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Choosing The Right Locksmith Training Company

If you’re thinking about pursuing a career in locksmithing, it pays to develop your skills with the help of a locksmithing training course. These courses take very little time and will equip you with the key knowledge and practical skills needed, to kickstart your role as a professional locksmith. However, with a fair number of locksmith training companies offering these courses across the country, how do you know which one to invest your time, money and effort with?

This guide will offer tips and tricks to help you with your research, with the key things to consider when looking for the best quality locksmith training company.

Assess their offerings

The first thing to look for when comparing the different locksmith training companies, is what they offer as part of their training courses. Some providers may promote just one course that covers the basics, whereas others will divide their training into a number of condensed courses. These courses will allow you to focus your efforts on the basics to begin with, to then develop more expert skills over time.

It’s well worth taking the time to assess each provider and to make a note of how they approach the training. What works for one person might not necessarily work well for you, so it’s important to know how they go about their training and to see which scheme is best for your own development.

You should also take a look at how the courses are actually taught. As you’re looking to gain new locksmithing skills, then a practical approach to the course is likely to be much more useful to you. If you are looking to use the course to set up as a self employed locksmith then it’s also worth seeing if the course covers any other aspects such as business and marketing.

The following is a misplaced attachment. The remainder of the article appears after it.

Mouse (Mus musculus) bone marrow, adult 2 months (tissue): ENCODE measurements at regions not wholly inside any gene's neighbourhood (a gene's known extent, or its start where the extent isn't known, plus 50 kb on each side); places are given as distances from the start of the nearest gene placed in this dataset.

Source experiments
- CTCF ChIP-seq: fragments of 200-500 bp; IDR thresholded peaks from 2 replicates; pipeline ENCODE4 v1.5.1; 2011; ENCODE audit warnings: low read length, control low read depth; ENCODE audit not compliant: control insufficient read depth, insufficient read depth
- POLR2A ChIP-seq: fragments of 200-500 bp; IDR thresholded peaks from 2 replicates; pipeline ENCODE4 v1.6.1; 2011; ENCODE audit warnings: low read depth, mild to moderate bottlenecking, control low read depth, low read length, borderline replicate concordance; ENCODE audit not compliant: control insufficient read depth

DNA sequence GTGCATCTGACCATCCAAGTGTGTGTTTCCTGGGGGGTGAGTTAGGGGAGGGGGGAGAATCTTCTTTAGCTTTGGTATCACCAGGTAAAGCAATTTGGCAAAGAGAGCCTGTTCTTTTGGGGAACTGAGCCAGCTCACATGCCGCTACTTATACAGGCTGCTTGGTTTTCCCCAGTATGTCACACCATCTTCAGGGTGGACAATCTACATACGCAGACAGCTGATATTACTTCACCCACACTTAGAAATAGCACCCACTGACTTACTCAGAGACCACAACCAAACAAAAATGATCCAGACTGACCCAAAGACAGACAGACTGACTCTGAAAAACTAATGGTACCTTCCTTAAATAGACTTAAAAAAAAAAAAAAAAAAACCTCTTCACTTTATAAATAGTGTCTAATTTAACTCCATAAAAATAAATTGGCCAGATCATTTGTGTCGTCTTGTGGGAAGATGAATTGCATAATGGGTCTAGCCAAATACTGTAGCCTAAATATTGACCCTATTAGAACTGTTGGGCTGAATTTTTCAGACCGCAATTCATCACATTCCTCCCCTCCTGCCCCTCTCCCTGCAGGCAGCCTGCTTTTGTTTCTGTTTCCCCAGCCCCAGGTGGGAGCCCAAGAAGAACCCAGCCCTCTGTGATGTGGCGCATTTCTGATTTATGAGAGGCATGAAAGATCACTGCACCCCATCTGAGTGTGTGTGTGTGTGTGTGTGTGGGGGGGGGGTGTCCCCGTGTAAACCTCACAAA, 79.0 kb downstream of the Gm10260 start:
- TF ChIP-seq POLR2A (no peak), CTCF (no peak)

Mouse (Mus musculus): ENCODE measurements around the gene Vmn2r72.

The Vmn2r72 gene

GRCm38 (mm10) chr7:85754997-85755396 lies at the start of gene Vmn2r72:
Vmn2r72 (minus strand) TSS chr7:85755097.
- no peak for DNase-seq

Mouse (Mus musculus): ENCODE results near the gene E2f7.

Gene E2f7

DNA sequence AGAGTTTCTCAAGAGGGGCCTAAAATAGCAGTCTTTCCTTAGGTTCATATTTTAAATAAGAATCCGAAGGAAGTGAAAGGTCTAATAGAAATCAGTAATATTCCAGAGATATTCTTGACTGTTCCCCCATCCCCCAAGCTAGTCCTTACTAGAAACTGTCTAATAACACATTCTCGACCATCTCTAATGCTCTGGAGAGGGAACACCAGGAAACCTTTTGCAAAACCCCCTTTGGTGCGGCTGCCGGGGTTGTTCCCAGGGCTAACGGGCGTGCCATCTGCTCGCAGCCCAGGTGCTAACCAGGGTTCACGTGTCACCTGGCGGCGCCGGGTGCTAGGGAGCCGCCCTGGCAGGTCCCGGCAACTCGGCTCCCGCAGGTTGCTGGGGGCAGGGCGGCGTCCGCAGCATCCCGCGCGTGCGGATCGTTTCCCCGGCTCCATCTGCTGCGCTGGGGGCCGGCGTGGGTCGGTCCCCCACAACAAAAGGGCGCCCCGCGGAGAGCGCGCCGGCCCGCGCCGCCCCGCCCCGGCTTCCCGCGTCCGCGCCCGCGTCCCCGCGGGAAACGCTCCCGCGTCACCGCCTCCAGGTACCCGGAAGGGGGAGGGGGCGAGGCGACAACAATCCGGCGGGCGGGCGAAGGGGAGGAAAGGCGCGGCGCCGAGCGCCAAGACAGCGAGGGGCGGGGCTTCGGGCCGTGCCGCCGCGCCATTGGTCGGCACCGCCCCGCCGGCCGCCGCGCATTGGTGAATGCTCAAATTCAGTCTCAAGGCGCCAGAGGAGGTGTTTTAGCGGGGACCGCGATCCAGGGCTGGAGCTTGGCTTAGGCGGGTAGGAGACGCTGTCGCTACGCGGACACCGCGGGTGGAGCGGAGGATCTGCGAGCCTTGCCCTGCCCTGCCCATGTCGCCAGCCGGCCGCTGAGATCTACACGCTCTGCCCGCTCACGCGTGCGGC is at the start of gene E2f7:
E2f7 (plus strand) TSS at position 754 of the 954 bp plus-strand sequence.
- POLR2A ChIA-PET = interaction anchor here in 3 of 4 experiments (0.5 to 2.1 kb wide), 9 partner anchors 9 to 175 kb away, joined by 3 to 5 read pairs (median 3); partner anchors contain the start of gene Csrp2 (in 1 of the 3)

Do they have any accreditations?

Some locksmith training providers have been assessed and approved by professional bodies, such as City & Guilds, to showcase the quality of their training courses. These accreditations act as a seal of approval from these organisations and are a sign that you, as a customer, can trust the services they provide.

When comparing the different locksmith training companies on offer, look out for any accreditations they have and rule out any companies that haven’t yet achieved this seal of approval. Their accreditations should be displayed on their website, so it shouldn’t take too long to rule out any providers that haven’t yet reached this level of quality.

What industry experience do the trainers have?

As a beginner in the field of locksmithing, it makes sense to be trained by professionals in the industry who have years of practical experience behind them. You won’t receive the same quality training by someone who has minimal experience, or who has never worked in the field before.

Take our trainers, for example. Each of our professionals have spent decades working in the locksmithing industry, so have plenty of theoretical knowledge and practical experience to teach beginners like yourself. Some still work as a locksmith, so you can rest assured you’re in the right hands.